Neurogenic shock is a dangerous medical emergency that needs to be treated right away. It can happen after you’ve had a spinal cord injury, which can keep your body from regulating its own blood pressure, heart rate and temperature. Neurogenic shock is a critical condition because it keeps oxygen from reaching your organs.
Neurogenic shock is a condition in which you have trouble keeping your heart rate, blood pressure and temperature stable because of damage to your nervous system after a spinal cord injury. Like other types of shock, this is a serious condition that can be fatal because your blood flow is too low. Without normal blood flow, your cells can’t get the oxygen and nutrients they need to do their jobs.
You should get treatment for shock right away.
Neurogenic shock vs. spinal shock
With spinal shock, your muscles are limp and you don’t have your reflexes after a spinal cord injury.
People whose nervous system is hurt after a spinal cord injury can get neurogenic shock.
Studies estimate that 19% to 31% of people with a spinal cord injury get neurogenic shock. Each year, about 8,000 to 10,000 people in America injure their spinal cord — mostly through car crashes and falls.
When you have a spinal cord injury, it can prevent your nerves from telling your blood vessels to constrict. Without getting this command, your blood vessels can open up too much (vasodilation). This lowers your blood pressure and your blood flow, which means your organs can’t get enough oxygen.
Symptoms of neurogenic shock include:
Causes of neurogenic shock include:
To diagnose neurogenic shock, your healthcare provider will:
Your provider may order these scans:
Your provider will put a collar or neck brace on your neck to keep your injury from getting worse.
First, your provider will treat your low blood pressure with fluids you receive through an IV. Next, your provider will treat your slow heart rhythm. In addition to neurogenic shock treatment, providers will also give you treatment for injuries from your accident.
For neurogenic shock management, your provider may order several different medicines, including:
Any medications can have side effects, but your provider chooses medicines with benefits that outweigh the risks. Also, there is a chance that the IV fluids you get can lead to swelling.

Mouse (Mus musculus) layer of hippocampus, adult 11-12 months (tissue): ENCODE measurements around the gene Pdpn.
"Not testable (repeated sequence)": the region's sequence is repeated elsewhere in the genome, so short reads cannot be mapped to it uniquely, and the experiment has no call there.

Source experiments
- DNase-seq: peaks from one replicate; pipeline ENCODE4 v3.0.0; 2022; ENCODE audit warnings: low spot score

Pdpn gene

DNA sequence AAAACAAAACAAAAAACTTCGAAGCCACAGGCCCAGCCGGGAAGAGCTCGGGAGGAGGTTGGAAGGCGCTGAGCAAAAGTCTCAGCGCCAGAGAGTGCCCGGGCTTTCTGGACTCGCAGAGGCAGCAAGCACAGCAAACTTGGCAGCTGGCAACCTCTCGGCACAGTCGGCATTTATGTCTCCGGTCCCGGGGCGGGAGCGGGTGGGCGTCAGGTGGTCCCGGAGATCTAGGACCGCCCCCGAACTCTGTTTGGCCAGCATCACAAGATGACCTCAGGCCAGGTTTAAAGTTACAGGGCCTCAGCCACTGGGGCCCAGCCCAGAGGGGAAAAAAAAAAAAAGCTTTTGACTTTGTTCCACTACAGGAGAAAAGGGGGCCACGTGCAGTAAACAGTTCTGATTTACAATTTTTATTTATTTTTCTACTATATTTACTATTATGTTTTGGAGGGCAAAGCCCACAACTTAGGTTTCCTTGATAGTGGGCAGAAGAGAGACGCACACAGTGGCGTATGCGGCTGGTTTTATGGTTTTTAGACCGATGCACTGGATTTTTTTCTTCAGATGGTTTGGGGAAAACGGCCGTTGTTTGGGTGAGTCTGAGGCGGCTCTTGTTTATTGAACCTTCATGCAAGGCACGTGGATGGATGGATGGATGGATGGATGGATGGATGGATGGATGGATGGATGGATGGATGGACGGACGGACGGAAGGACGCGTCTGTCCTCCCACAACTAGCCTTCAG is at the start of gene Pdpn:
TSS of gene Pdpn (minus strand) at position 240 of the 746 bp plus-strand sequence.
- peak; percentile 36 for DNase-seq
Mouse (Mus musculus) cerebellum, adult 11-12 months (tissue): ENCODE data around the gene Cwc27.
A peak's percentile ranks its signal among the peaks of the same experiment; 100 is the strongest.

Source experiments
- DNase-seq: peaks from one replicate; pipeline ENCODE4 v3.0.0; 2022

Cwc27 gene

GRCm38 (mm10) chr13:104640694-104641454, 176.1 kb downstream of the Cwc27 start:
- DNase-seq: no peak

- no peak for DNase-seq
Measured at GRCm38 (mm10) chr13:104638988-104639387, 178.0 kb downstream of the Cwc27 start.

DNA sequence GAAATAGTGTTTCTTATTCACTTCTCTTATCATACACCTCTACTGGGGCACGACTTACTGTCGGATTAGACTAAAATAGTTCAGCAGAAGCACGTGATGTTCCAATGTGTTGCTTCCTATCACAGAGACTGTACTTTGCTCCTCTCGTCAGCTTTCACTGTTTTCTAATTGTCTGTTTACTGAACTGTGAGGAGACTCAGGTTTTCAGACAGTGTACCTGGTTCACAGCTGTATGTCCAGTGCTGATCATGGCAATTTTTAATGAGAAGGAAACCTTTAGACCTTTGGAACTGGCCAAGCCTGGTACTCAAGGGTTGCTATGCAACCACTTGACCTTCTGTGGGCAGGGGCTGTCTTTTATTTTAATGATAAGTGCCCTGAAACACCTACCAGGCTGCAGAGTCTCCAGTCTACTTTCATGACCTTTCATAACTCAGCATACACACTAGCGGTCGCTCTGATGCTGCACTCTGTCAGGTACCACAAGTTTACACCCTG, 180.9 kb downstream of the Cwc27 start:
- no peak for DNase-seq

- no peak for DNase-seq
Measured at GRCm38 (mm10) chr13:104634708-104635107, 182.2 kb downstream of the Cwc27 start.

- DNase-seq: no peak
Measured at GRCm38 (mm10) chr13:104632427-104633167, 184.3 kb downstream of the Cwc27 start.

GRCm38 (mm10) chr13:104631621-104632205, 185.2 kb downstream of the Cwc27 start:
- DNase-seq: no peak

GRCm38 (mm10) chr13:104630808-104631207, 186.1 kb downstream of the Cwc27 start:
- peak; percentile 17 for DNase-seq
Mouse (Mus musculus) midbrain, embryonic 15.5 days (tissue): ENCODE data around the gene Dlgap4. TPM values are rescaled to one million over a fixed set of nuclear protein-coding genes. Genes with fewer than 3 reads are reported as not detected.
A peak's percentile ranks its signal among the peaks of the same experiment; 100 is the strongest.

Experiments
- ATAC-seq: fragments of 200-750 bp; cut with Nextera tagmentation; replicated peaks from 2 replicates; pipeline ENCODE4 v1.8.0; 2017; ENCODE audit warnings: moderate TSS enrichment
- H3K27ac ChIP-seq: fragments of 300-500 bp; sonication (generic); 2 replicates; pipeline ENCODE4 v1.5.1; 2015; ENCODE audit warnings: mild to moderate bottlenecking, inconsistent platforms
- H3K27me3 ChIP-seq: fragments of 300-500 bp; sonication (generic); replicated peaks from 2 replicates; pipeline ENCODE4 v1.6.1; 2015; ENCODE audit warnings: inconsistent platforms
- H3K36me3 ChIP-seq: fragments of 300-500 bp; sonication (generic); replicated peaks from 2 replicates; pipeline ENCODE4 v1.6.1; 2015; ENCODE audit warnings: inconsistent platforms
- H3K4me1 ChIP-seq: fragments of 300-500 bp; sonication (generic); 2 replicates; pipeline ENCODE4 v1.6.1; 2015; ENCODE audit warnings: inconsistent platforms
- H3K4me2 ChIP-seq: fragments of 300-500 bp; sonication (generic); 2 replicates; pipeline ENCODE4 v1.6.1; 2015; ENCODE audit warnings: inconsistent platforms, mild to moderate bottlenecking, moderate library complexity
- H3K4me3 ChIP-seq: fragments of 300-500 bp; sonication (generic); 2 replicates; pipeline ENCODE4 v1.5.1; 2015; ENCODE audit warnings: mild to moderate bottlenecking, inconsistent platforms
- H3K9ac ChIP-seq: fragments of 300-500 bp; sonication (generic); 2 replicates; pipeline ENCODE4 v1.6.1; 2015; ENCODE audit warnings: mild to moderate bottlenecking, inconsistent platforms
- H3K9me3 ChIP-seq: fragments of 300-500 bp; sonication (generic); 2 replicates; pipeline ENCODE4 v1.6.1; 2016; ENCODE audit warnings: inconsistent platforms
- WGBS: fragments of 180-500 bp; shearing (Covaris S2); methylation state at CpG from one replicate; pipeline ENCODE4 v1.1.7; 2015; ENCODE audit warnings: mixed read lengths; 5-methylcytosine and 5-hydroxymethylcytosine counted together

Preventing a spinal cord injury greatly reduces your risk of neurogenic shock. To do this, you can try to avoid accidents that can cause a spinal cord injury in these ways:
It’s possible to have hypotension (low blood pressure) for five weeks after your injury. You may also get a deep vein thrombosis (DVT), stress ulcer or aspiration pneumonia (from inhaling something other than air).
Neurogenic shock symptoms can last four to five weeks.
Returning to work or school will depend on the extent of your spinal cord injury and other injuries from your accident. You may need to make major changes in your life to accommodate your limited mobility.
Without treatment, shock is most often fatal. With treatment, your outlook depends on:
Having a spinal cord injury makes you two to five times as likely to die early compared to those who don’t have that injury. The risk of death is highest in the first year after a spinal cord injury.
Because of your spinal cord injury, you’ll be more likely to have other problems like deep vein thrombosis. Also, one or more of your organs may be damaged because of the lack of blood flow during neurogenic shock. Every case is different, but anyone who’s had neurogenic shock should keep up with physical therapy and provider appointments to prevent future problems.
You should contact your provider if anything changes with your condition: vital signs, your pain level, etc.
You should get immediate help if you have:
A note from Cleveland Clinic
Neurogenic shock is a medical emergency that needs to be treated as soon as possible. Once you’re out of immediate danger, you can focus on the longer-term impact of your spinal cord injury. Your healthcare team can help you make a plan for how to manage your medical and mobility issues.
Last reviewed by a Cleveland Clinic medical professional on 11/30/2021.
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